“This is how you win a case,” he noted. “To show how absurd the plaintiff’s case is.”
When documenting corrective actions with drivers, Inge recommends that fleets do not write down concerns they may have, but to only document the steps taken to show compliance with company policy. “If the safety director is saying ‘We’re unsafe,’ it makes it hard to defend,” he said.
“You’ve got to be aggressive and proud of your company. If you put something in writing, it needs to be ‘the glass is half full,” he added. “Make it positive or do a simple termination.”
From a defense standpoint, Inge said he doesn’t like to have footage from inward-facing cameras but recognizes that fleets use the footage to identify risk and train drivers to be safer to avoid accidents.
Oftentimes, footage from inward-facing cameras “shows things that are not helpful,” he said. “From a litigation perspective, I have not seen a benefit.”
Making training efficient
Besides offering legal protection, online driver training platforms can save carriers money by onboarding drivers more efficiently and eliminating in-person meetings.
Attendee Pat Landreth, director of loss prevention for Memphis, Tennessee-based fleet Ozark Motor Lines, which operates 800 trucks, told the group of his experience with the Vertical Alliance training platform, called infinit-i, and how he uses other technologies to manage risk and reduce driver training costs.
Ozark uses a hybrid approach for driver orientation training. Drivers can complete training courses online through the Vertical Alliance platform before they come onsite. During the COVID-19 pandemic the company has moved more training online to shorten the amount of time drivers spend at the office to a few hours. Drivers have appreciated the efficiency, he said.
“Regardless of how good you think your orientation is, drivers don’t care. They just want to go make income,” he said. Drivers can complete their orientation training for Ozark online while working for a different carrier so they “never miss a beat,” he said.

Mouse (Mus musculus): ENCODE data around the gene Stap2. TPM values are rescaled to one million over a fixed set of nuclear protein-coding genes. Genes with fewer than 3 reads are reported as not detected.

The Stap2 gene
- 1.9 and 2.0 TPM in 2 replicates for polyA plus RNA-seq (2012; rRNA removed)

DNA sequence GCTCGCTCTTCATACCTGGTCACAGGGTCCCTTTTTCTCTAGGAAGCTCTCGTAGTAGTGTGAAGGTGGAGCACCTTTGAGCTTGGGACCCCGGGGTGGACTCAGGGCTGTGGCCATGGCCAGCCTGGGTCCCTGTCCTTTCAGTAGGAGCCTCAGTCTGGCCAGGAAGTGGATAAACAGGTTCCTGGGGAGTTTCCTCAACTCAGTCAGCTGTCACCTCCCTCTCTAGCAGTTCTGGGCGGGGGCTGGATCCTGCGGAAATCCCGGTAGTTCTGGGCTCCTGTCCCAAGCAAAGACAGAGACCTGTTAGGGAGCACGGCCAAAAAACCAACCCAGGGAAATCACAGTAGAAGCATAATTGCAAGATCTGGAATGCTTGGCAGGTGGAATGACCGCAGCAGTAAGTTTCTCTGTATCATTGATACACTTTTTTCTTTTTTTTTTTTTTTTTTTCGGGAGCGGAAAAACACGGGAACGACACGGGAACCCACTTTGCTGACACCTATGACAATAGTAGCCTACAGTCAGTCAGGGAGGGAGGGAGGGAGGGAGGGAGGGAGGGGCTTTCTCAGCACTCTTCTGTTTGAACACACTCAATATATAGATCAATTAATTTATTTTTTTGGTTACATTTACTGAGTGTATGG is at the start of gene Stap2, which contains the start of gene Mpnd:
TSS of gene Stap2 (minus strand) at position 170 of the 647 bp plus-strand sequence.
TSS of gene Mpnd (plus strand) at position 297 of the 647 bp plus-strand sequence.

Ozark also assigns monthly training to drivers. Most of its content is custom and takes drivers less than 10 minutes to complete. In July, every supervisor and driver completed the assigned topics by the end of the month, he said.
“We are making culture changes at the company,” Landrath said. “We are changing the behavior of drivers and supervisors. Everybody accepts [the training] has got to be done.”
If drivers do not complete the training by the end of the month, Ozark will stop their dispatch, he said.
The company also uses a video safety system from Lytx and uses driver-facing and forward-facing cameras. The driver-facing cameras detect fatigue, distraction and other risky behaviors. Landrath credited the fleet’s Lytx system for changing the culture. “It is the best tool I’ve had in 38 years of trucking. We are monitoring every minute of the day,” he said.
Landrath said that Ozark has seen a reduction in preventable accidents by 48% year-over-year. The company made a decision to double its insurance deductible as of Aug. 1.
“We are going to take on more risk. We feel like we can save money. Now we’ve got to make sure it happens,” he said.
Vertical Alliance, headquartered in Texarkana, Texas, has more than 850 training videos in its catalog that covers many different categories for drivers and staff. The platform also has non-driver training courses for human resources, mechanics, dispatchers and other office staff.
Fleets can also create their own multi-media content such as video messages from executive management, announcements, and training for delivery points, said Steve Kessler, market development and support manager for Vertical Alliance. The company’s client support group assists with these projects and can usually turn them around the same day, he said.